Within a few weeks of an unsuccessful attempt by French adventure athletes, “Sketchy” Andy Lewis and a small crew of daredevils put up and walked the world’s highest highline. At more than 4,000 feet off the ground this amazing feat was achieved with the dramatic assistance two hot-air balloons. As part of a remarkable display organized by arial artist Jona-Marie Price above the desert near Las Vegas Nevada, this high altitude highline walk included a exhibition by Cirque de Soliel entertainer Michael Lipari, acrobatic BASE jumps from the balloon baskets along with wing suit fly-bys. The entire experience was captured on video. And a short teaser reel appears this week on the Vimeo channel of the production company Fenom Creative.
Though the French team, known as the Skyliners, posted their hot-air balloon video to the Internet on February 6th, Lewis and Price had already set in motion plans to create a similar project. Having connected in January at the Outdoor Retailer Show in Salt Lake City, Utah, Price shared with Lewis her idea of conducting her signature arial dance performance while suspended from the top of a balloon in flight.
“I just asked her if we could rig a highline, too,” Lewis said.
Since 2010 Price has created a unique series of photographs and videos called Rivers of Ribbons. The act features her hanging from a bridge or tall rock formation while draped in long colorful ribbons of fabric. The bright bands of cloth sway gracefully to her movements or waft on the currents of a swirling breeze. The project was inspired four years ago by Tibetan prayer flags that Price saw hanging from suspension bridges while trekking between Everest Base Camp and Namche Bazaar in Nepal.
“I had this vision of wrapping myself in all those colors and hanging with them,” Price said. Now she puts together these elaborate stunts high off the ground each more ambitious and technically challenging than the last.
Working with professional rigger Trask Bradbury Price executed a plan to create a safe system to lower a series of suspension lines that could withstand the heat generated by a balloon’s propane powered jets. Temperatures that can reach as high as 250 degrees at the top of the canopy added to the list of hazards that had to be accounted for. Bradbury also included a backup line attached to the passenger basket so that Price and Lipari could be pulled to safety should anything go wrong.
The highline between the two balloons were set up by Lewis himself. Assisted by his fiancé and stunt partner Hayley Ashburn, author of the Falcon Guide book How to Slackline, Lewis took every precaution to create a flawless system and corrected a few of the oversights made by the French team.
“The Skyliners’ video really helped because it let us analyze their rigging,” he said. “We had the line come right off the basket instead of the burn rig below the canopy the way they did it.”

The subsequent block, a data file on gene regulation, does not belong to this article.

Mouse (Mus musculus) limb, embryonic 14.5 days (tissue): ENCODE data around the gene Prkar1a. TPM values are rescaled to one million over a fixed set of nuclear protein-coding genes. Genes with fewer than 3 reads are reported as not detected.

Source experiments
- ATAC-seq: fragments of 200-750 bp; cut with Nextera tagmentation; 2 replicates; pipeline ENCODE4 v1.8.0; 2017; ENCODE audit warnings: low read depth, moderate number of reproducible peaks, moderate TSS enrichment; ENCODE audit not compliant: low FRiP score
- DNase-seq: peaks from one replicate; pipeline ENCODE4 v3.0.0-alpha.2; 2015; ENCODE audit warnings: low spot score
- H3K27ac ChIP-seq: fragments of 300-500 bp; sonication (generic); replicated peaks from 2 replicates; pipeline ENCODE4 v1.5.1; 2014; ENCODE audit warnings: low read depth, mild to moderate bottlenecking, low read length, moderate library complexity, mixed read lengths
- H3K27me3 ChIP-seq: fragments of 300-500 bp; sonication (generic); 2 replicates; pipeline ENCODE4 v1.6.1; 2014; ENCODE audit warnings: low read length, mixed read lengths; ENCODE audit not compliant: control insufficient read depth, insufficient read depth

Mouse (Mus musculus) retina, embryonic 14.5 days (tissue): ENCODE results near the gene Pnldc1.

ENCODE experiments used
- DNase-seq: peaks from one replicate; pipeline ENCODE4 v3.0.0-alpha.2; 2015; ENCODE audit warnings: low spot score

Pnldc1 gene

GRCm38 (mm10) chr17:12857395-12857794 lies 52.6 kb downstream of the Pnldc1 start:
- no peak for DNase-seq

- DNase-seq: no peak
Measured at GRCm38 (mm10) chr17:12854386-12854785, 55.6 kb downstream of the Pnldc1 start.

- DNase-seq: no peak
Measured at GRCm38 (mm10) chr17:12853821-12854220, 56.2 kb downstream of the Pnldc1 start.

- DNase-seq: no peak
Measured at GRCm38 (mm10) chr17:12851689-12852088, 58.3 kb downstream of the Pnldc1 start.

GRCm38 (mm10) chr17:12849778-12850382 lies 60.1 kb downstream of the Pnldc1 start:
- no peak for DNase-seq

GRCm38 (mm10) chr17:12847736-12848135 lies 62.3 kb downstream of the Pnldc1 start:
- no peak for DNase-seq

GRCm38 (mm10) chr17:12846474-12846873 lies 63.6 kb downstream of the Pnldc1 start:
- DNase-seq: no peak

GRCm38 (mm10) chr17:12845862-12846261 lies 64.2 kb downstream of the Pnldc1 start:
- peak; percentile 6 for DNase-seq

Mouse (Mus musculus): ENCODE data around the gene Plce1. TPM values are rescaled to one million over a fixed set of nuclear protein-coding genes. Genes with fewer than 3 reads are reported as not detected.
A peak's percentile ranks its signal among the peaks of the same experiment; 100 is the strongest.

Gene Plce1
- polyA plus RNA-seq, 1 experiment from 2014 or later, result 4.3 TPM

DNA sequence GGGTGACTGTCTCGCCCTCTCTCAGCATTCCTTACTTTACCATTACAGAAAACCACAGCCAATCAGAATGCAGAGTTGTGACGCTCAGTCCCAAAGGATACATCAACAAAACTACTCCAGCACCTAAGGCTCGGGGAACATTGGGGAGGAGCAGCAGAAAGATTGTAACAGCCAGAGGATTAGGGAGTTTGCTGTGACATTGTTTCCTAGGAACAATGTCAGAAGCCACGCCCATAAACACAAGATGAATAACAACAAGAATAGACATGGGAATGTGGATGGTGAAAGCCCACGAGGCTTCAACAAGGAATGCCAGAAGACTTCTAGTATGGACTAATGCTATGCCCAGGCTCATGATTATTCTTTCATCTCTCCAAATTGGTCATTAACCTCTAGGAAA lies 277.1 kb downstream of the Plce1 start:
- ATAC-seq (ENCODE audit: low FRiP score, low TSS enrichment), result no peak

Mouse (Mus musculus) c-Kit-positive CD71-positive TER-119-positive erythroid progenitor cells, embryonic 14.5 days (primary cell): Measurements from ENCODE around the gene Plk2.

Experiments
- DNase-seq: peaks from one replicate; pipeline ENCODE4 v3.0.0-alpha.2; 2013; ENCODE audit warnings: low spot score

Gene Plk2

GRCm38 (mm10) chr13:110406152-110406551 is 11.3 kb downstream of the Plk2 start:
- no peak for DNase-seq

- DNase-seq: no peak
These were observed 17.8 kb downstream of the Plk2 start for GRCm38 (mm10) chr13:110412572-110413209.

What seemed to be a minor variation apparently made all the difference in the world. The placement of the line on the basket provided the highliners with a much more stable platform to begin each attempt to walk across. Lewis also had the added advantage of working with father and son balloonists Doug and Dougie Campbell of Las Vegas Balloon Rides.
“They were a huge benefit to us because they knew their flying styles and they knew their balloons,” Lewis said. “They could keep themselves (and the highline) pretty level for the most part.”
Lewis and his team also took the time to practice first. They set the system up with the balloons tethered to two parked cars and only 10 feet off the ground. Then after several successful walks they went even higher but to only 600 hundred feet.
“We had leashes on at this point and BASE rigs (parachutes) too just in case,” said Ashburn. “I don’t know if the Frenchies did that too, but I’m sure that Andy wouldn’t have been successful without first doing the practice walks.”
- Nat Geo Expeditions
By the time the balloons were lifted up to 4,000 feet above the ground, Lewis was ready to make his first attempt. Several spectators where invited to ride in the baskets for ballast along with a team photographers and videographers. Waiting for there to be absolutely no wind both balloons rose into the air with Price and Lipari hanging below with their ribbons. Lewis walked across the highline several times without the benefit of a safety leash, until finally making a leap from the line in a spectacular reverse swan dive BASE jump.
Quite literally taking highlines to a new level could this be the beginning of a new adventure sport?
“I did the highest ever highline,” Lewis said. “And using balloons? Yeah, I guess you could call it a new sport.”
Inspired by the visionary French athletes that made the first attempt and now having been successfully accomplished by Lewis we may be witnessing the dawn of skylining.
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